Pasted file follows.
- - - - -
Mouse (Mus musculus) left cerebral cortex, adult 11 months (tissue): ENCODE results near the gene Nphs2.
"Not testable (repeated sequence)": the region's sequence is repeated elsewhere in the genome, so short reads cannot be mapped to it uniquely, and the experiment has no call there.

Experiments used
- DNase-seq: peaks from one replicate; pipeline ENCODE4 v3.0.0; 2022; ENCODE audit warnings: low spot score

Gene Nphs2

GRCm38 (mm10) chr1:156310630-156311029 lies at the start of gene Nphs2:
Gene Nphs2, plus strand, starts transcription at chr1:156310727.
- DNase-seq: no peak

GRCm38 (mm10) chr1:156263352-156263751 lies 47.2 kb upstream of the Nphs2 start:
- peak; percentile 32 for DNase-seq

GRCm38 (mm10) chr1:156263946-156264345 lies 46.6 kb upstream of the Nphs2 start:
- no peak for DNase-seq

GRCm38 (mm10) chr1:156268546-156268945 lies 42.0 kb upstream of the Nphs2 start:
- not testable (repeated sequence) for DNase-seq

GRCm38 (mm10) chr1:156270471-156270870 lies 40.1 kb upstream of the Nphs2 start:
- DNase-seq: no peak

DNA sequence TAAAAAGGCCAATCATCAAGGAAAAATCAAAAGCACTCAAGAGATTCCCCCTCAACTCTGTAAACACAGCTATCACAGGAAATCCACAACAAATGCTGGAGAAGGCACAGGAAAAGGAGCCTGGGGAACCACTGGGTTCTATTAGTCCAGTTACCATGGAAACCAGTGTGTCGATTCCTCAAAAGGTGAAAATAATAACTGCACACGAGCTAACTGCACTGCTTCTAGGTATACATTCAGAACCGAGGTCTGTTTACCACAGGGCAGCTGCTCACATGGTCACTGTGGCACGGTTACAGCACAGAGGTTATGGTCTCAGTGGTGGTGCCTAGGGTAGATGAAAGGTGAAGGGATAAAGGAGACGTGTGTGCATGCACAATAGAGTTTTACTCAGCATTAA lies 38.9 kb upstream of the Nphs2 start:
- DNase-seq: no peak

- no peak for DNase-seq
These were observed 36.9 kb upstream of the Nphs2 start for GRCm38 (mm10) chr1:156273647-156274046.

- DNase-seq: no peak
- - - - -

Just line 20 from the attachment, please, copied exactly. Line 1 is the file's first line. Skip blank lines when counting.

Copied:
These were observed 36.9 kb upstream of the Nphs2 start for GRCm38 (mm10) chr1:156273647-156274046.